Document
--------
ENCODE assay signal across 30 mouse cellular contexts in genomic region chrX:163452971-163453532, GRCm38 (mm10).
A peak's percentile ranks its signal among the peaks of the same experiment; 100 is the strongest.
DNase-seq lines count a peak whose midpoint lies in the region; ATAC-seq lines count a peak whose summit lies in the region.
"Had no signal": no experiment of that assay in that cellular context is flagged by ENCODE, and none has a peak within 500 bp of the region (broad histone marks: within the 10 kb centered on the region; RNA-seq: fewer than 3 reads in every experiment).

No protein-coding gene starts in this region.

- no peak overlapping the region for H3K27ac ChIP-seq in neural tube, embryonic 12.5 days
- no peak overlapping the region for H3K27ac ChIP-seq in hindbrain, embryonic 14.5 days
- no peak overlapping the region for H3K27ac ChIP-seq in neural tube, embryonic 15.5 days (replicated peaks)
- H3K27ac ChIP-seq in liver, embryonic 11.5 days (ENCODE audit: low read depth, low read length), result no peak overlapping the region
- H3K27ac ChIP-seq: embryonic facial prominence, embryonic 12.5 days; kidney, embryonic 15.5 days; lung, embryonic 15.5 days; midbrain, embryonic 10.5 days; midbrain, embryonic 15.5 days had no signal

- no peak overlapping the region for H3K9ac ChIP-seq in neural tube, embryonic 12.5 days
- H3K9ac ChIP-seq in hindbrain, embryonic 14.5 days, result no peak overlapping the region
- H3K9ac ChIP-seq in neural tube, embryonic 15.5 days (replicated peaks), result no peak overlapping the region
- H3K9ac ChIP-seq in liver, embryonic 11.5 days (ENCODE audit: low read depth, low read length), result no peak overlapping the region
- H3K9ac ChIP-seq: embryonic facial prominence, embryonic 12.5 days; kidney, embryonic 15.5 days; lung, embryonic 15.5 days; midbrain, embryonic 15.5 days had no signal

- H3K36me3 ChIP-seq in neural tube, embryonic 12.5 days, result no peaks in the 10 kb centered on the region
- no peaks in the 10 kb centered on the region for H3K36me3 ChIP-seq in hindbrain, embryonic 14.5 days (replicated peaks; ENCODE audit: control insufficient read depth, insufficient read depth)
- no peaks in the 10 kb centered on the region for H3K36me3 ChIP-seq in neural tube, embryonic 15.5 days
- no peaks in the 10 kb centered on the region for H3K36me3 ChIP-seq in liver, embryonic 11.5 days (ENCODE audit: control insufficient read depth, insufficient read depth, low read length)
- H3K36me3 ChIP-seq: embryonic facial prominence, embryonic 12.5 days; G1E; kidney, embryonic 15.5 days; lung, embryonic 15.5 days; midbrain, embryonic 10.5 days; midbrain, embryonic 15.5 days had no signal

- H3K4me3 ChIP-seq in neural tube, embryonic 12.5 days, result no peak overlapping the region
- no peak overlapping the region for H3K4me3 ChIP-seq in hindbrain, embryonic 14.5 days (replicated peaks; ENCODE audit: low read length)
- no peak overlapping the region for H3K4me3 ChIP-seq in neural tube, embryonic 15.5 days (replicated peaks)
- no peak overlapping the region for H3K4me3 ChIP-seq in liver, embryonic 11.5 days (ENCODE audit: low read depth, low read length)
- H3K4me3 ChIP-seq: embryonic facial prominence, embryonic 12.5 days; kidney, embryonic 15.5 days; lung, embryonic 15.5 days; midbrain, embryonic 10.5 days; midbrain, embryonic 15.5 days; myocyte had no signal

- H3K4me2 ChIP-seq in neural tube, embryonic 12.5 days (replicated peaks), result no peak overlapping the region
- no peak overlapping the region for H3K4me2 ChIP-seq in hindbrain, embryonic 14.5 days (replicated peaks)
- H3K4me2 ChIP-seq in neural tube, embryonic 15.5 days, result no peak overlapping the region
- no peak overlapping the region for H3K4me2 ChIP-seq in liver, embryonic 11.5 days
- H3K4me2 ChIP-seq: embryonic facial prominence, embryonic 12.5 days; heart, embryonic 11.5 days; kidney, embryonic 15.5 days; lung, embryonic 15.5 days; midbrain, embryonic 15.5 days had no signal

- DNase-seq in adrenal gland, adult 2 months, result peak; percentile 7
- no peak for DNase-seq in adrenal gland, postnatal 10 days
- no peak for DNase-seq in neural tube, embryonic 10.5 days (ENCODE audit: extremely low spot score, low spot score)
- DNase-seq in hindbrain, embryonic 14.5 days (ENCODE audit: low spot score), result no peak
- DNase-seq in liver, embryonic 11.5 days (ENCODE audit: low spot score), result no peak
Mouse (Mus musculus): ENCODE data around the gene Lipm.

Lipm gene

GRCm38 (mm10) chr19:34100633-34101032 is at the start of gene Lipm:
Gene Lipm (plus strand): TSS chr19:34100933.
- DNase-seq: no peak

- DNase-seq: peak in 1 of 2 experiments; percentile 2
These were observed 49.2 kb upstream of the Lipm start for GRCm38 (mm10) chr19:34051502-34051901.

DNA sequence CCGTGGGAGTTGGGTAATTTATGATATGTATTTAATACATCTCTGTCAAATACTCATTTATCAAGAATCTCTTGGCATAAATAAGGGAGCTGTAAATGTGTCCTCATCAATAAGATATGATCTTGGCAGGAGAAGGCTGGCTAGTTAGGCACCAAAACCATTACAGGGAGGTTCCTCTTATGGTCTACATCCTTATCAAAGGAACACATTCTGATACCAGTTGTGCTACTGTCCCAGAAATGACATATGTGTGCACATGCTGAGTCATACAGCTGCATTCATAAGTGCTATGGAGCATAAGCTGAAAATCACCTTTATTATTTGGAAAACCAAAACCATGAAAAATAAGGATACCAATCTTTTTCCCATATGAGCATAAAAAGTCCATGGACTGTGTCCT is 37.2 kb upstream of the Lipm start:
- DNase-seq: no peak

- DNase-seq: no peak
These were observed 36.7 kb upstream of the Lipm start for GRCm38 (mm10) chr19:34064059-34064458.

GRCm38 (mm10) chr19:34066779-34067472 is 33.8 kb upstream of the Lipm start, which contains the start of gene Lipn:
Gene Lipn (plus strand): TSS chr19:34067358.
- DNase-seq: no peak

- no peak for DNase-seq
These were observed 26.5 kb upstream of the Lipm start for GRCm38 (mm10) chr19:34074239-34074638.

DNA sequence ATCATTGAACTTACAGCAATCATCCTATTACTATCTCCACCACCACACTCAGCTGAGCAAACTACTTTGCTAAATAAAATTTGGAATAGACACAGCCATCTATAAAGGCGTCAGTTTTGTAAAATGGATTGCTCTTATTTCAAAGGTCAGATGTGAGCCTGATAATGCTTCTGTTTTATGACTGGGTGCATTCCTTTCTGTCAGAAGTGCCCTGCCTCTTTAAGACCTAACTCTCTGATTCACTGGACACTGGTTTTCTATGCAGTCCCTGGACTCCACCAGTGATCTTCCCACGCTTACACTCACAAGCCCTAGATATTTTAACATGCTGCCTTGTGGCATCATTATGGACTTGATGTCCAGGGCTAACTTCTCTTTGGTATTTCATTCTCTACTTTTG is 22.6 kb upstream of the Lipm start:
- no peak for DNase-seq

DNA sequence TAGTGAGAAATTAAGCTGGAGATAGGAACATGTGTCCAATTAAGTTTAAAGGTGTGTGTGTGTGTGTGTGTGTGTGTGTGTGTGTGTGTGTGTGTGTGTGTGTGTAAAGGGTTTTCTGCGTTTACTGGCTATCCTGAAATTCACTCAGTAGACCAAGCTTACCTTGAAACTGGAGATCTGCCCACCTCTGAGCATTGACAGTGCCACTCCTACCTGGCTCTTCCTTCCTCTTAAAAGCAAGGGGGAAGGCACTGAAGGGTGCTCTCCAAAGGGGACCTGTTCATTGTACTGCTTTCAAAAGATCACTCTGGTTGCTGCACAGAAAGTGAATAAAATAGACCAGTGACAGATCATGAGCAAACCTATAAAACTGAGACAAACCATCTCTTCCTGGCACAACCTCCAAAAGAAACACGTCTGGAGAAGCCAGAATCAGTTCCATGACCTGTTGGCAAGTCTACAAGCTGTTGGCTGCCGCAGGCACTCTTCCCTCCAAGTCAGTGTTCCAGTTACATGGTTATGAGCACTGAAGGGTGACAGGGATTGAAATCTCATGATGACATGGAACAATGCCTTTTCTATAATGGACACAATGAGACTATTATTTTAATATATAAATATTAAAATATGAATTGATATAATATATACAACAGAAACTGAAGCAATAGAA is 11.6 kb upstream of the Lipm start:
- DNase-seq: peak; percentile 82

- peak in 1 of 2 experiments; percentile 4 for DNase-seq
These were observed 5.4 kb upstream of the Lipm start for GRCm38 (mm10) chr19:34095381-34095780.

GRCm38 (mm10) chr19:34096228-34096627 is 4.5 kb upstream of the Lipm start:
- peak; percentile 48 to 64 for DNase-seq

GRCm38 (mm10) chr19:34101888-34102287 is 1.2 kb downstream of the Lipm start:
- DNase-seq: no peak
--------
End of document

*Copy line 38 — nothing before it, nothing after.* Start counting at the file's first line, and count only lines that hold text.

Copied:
GRCm38 (mm10) chr19:34100633-34101032 is at the start of gene Lipm: